On the surface of it, giving all young people not only the right but the obligation to stay on in education or training until 18 could be seen as the liberal educationalist’s dream.
Who, after all, isn’t in favour of continuing access to education, and of keeping young people’s horizons open?
But when you start looking at the detail behind the government’s new proposals, what strikes you is both the poverty of what is on offer, and the authoritarian agenda that underlies it.
Ten years of New Labour has done nothing to address the “long tail of underachievement” in our schools. Nor was it likely to. With every twist of the knife the introduction of privatisation and market forces have driven schools and students further apart.
Young people are finding themselves in an education system increasingly driven by testing and league tables.
Recently we have seen one set of experts after another raising the alarm about the ways in which “high stakes testing” has narrowed the curriculum in schools and led to increased stress and alienation for young people.
Is the answer more of the same? The department for children, schools and families insists it is.
Parents are already subject to fines if they fail to enforce attendance at school. The plan now is to subject 16 and 17 year olds to a kind of educational Asbo, an “attendance order”, and then fine them up to £200 if they fail to turn up to school or to a training course.
It’s rather less clear how they will pay, or indeed how attendance on courses will even be recorded. Business leaders have welcomed the move and presumably the temptation for many employers will be to use young people as cheap labour.
In further education colleges, where much of this training will take place, the questions will be how will this be funded? And what do we do with the unwilling students who have been forced in on pain of a large fine?
The proposals fit with the way in which young people have been defined as a problem in terms of anti-social behaviour and crime.
Essentially, however, it is now their failure to produce enough surplus value to allow Britain to compete in the international market, which drives the latest “reforms”.
The 200,000 16 to 18 year old Neets (not in education, employment or training) are an embarrassment to the government, particularly when compared to Scandinavian countries, where over 90 percent continue their education until the age of 18 or 19.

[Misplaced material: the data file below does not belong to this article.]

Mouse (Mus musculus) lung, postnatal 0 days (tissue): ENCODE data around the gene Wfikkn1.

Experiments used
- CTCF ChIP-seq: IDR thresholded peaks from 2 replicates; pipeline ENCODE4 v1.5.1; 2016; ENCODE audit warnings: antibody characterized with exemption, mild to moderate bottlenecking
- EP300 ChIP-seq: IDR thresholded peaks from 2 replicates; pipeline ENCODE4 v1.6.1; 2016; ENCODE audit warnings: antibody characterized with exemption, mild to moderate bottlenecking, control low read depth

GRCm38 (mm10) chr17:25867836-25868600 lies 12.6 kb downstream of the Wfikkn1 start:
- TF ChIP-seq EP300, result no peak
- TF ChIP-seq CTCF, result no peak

Unfortunately our government has not bothered to ask why so many stay on at school in these countries, and what this tells us about their education system.
The effect of its measures will be to further alienate and criminalise young people. As John Stone of the Independent Learning and Skills Network pointed out, young people can have sex, marry and join the army.
Why then force them into education or training they reject? Many parents, he points out, believe it will be impossible to force students to learn.
It is an indictment of the education system that so many young people don’t feel it offers them anything.
Steve Sinnott, the general secretary of the NUT teachers’ union, has stated, “Criminalising young people is no way to ensure committed involvement. It will only serve to alienate and undermine any desire disaffected young people may feel towards continuing their education.
“What is needed is for the government to talk to teachers’, employers’ organisations and to young people’s groups about the sort of provision that should and can be available.”
He could have added that the government should also consider how to support young people financially to allow them to stay on in education.
Instead it is proposing to abolish educational maintenance allowances, which are worth between £10 to £30 a week for 16 to18 year olds from low income families who agree to stay in education.
They are currently claimed by around 400,000 young people. It’s unclear what new financial incentives will be offered instead.
Everyone in society, whatever their age, should be encouraged to choose to continue their education up to 18 and beyond, whether through the kind of courses that used to be available in adult education, or with good quality voluntary training.
This would necessarily involve proper financial support, including the restoration of proper student grants.
It shouldn’t involve coercing and criminalising young people, but convincing them that continuing their education would be both engaging and worthwhile. The tragedy is that so many young people leave school feeling the opposite.
Jane Bassett teaches in Hackney in east London, and is president of Hackney NUT. She writes in a personal capacity